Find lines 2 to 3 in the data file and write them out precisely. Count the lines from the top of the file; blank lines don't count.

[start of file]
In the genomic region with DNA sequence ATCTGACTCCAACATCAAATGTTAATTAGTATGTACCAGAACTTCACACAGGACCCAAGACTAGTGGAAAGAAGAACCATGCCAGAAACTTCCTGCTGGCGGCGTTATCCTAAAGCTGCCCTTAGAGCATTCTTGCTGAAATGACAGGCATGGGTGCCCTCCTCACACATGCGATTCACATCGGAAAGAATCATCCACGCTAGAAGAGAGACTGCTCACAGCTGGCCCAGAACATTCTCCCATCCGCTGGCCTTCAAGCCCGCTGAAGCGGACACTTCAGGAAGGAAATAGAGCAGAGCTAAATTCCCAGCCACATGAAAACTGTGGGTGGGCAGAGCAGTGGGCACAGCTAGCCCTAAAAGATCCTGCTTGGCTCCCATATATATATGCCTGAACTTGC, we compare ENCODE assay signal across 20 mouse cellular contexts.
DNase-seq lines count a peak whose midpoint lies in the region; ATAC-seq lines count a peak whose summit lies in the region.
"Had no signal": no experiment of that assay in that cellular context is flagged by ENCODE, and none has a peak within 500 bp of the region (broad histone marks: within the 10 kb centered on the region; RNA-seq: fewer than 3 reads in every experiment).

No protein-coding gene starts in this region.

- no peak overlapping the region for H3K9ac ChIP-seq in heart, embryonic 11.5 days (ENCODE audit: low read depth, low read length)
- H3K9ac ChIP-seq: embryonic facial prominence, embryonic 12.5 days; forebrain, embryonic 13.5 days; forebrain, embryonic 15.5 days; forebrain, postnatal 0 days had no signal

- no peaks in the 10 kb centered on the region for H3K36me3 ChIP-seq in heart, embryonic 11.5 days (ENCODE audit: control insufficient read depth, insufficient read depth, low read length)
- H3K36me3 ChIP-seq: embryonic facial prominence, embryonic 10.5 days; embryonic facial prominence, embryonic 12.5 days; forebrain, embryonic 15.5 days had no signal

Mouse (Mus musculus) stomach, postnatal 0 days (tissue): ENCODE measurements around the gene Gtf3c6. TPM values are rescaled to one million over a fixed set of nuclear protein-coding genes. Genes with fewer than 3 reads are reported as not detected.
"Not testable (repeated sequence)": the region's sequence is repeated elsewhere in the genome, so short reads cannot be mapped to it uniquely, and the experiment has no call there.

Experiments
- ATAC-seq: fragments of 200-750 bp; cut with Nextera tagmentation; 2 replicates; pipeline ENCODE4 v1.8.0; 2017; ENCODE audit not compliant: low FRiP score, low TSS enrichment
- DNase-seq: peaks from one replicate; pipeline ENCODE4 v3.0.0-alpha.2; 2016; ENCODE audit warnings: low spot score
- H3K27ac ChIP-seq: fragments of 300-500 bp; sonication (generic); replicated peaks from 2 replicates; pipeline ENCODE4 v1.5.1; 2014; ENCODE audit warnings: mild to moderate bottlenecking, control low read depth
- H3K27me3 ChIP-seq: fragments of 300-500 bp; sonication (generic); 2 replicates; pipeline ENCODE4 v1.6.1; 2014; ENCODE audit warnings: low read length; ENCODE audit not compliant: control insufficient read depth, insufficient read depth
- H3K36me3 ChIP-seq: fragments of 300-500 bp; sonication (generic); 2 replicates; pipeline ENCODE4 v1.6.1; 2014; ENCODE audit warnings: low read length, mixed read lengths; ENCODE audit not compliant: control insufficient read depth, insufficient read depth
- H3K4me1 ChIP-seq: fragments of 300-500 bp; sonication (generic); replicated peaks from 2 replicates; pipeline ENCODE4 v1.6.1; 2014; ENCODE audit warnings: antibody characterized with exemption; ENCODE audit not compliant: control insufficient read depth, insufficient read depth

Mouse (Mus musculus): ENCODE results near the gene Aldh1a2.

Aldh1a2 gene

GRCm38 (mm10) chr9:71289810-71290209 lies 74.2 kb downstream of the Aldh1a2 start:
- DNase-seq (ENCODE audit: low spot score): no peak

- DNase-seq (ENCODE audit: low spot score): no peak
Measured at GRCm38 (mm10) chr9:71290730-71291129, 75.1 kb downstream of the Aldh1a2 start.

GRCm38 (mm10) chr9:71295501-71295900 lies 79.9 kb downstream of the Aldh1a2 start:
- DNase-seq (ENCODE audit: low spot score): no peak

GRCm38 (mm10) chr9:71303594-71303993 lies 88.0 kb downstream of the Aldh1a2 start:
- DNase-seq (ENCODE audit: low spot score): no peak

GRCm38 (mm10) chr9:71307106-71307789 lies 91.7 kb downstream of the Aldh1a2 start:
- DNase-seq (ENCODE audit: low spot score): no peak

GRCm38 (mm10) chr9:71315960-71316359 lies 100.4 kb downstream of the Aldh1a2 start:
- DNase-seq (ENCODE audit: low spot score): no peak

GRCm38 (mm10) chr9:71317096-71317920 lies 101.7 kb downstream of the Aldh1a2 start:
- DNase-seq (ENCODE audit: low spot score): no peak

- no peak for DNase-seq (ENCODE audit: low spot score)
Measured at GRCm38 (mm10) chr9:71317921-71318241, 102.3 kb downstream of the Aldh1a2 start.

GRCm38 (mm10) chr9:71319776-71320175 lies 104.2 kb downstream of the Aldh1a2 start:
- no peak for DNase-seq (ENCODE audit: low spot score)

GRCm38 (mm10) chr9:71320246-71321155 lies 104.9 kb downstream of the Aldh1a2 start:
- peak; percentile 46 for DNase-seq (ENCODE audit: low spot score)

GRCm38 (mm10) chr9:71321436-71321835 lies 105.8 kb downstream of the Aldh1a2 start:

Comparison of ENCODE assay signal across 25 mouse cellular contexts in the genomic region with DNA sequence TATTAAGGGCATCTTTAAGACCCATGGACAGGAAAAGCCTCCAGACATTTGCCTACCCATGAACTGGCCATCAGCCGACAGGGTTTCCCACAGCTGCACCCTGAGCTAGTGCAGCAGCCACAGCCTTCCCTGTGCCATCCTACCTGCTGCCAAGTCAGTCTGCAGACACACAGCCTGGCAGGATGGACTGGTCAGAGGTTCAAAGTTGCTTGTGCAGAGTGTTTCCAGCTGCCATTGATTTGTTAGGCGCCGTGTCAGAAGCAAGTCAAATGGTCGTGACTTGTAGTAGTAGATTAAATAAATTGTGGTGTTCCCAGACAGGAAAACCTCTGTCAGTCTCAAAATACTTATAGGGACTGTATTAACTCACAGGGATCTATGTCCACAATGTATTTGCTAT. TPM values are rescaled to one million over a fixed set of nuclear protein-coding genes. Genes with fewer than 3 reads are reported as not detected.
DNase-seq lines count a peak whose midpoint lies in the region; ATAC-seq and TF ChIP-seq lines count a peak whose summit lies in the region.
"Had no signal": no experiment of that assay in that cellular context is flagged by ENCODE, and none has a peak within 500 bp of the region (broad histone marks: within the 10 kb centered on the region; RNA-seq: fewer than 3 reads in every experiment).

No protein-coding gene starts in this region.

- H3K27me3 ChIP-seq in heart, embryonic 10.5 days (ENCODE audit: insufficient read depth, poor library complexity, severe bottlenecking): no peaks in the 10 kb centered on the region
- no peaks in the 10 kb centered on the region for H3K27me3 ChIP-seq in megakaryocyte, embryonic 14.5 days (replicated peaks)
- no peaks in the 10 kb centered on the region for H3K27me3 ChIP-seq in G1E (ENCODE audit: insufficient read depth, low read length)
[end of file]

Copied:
DNase-seq lines count a peak whose midpoint lies in the region; ATAC-seq lines count a peak whose summit lies in the region.
"Had no signal": no experiment of that assay in that cellular context is flagged by ENCODE, and none has a peak within 500 bp of the region (broad histone marks: within the 10 kb centered on the region; RNA-seq: fewer than 3 reads in every experiment).